When delivering customer value, we lose focus.

Delivering customer value should always be in the focus. The Product Backlog and the written User Stories should reflect value and set the direction for the product. However, this proximity to the customer is difficult for many companies to achieve, especially in large organizations.

Expectation vs. reality

You get the desired Santa Claus at Christmas, open it and see the rabbit. I also like the Easter Bunny, but it’s about the customer having an expectation and this is clearly not being fulfilled.

Challenges and emerging mistakes

Individuals and teams face challenges. In an agile product organization, management should work with the product organization to promote an agile culture. The challenges result in mistakes. This can be due to the missing empowerment from the top, how the teams are split, the composition of the team or individuals within the team or the lack of access to real users.

Challenges:

  • We want to deliver customer value, but we are not sure what the user actually wants
  • We want to make it right for all stakeholders and take everything + can do everything
  • Management increases pressure and sets release targets for the team
  • There is no real agile product organization that supports us
  • We have dependencies to other teams
  • It is hard for us to become across-functional team

We make mistakes and maybe even look away sometimes:

  • We do not provide end-to-end features and need multiple sprints to release complete features
  • User stories are not written from the customer’s point of view
  • Some requirements are not testable and therefore reveal a high degree of risk or misunderstanding
  • Items are too big and therefore require multiple sprints
  • The team splits the requirements in components and horizontally rather than vertically
  • Everyone is focused on their expertise = functional silos

INVEST Principle

If you now take the mistakes that arise from the challenges, compare it against a user story with the INVEST principle you will be able to observe that violations are inevitable

  • Independent – implementation without order
  • Negotiable – No contract. Collaboration between customer and team. The goal is the delivery of customer value
  • Valuable – Must be customer centric and useful to the customer. The backlog indicates a priorization.
  • Estimable – Has been understood so far that it can be estimated.
  • Small – If too big, then there is an increased risk
  • Testable – the testability of a story is reflected in the acceptance criteria. When is a story really “done”?

A practical example:

“Do we want to split the item in frontend and backend”. All developers nod enthusiastically. “Great, then one team takes care of the Frontend and the other does the backend”.

Violation against Independent = The item is cut into components.

Violation against Valuable = The item does not provide a customer value.

Violation against Negotiation = There is no proper collaboration between user and team. If the item is divided into FE and BE no customer value is created. The user is not involved in the collaboration because of the technical details.

So why are we looking away?

There are a variety of reasons. Reasons could be the lack of support from the management, individual goals in the matrix organization, too few opportunities for further education and progression in your job and perhaps also missing time.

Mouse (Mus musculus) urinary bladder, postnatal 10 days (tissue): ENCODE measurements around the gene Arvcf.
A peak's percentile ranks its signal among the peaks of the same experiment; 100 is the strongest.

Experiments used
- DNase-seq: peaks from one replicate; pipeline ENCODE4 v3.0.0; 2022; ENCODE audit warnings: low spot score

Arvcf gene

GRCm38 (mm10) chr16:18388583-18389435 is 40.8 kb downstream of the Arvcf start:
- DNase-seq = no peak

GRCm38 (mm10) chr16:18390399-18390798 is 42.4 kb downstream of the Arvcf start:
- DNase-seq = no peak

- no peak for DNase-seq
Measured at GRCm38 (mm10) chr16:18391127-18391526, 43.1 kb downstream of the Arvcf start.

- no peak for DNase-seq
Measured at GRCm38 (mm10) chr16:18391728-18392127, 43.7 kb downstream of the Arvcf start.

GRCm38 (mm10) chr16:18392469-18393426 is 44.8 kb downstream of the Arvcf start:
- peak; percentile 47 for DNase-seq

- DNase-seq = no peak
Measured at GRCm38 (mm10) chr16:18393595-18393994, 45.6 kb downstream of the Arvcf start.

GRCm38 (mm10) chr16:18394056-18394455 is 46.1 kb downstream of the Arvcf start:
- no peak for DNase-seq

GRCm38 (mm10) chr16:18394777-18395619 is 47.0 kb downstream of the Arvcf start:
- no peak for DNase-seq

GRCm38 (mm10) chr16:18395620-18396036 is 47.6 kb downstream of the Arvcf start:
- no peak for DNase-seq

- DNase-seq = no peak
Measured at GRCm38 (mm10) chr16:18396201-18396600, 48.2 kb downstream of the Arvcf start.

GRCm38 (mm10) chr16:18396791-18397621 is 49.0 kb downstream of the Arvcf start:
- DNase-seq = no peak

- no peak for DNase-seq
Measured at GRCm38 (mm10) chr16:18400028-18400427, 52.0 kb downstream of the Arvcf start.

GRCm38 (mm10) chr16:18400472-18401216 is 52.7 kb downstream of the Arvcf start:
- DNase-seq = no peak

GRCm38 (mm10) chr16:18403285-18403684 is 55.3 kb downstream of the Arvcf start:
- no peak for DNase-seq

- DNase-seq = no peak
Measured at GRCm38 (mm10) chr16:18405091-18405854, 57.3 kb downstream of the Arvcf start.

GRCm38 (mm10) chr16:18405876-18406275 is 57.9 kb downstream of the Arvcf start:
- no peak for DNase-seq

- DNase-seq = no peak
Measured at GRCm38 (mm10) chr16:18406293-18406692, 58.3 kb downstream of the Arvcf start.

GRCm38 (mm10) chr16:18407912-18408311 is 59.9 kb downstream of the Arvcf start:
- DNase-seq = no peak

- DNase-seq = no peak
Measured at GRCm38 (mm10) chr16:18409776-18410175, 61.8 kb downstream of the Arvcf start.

Management Support

The management does not provide support. The result is frustrated product owners and teams, which have arranged themselves with the situation. “Let’s just release that thing somehow, it’ll work out eventually”.

Goals in the matrix organization

There are individual goals in a matrix organization that do not really help us. Goals that the department has, the department head and they are also pushed on the employees within the department. These goals can sometimes be contradictive to the product organization and give the Product Owner + Team no chance to deliver real value. I worked with a team this year. The PO is not just responsible for one team, but for several. At some point, his commitment to the team was down to 20%. His supervisor advised him to do so. This does not allow him to perform his Product Owner role in any way. The 20% are just enough to participate in the Sprint events and maybe readjust here and there. But that’s it.

Further education and career opportunities

The word progression implies that you see a path ahead of you. If this path is blocked by structural obstacles in the company, the motivation of the employee is also lost. Jim Harter explains this well in his article on bad employee engagement as a sign of global mismanagement. Based on the gallup report, 85% of employees are not engaged or actively disengaged at work. This may also be due to a lack of training opportunities.

Missing time

Actually the biggest problem of product owners in a product organization. They are the real constraint of the team most of the time. As mentioned briefly above, purely by definition, the Scrum Team should dedicate 100% of its time to the product. For example, if the PO is dragged back and forth, from one team to another and then regularily rotates between them that will just not cut it. No way you can do a proper job as a PO. At some point you will look away, because you have to or just do not want to end up with a burnout.

How to write better agile user stories

User Stories Masterclass

In my most recent online course I am addressing common challenges and mistakes when trying to deliver customer value by writing user stories. This course focuses on introducing effective methods to write better user stories and build more successful products.

COUPON CODE: USM50


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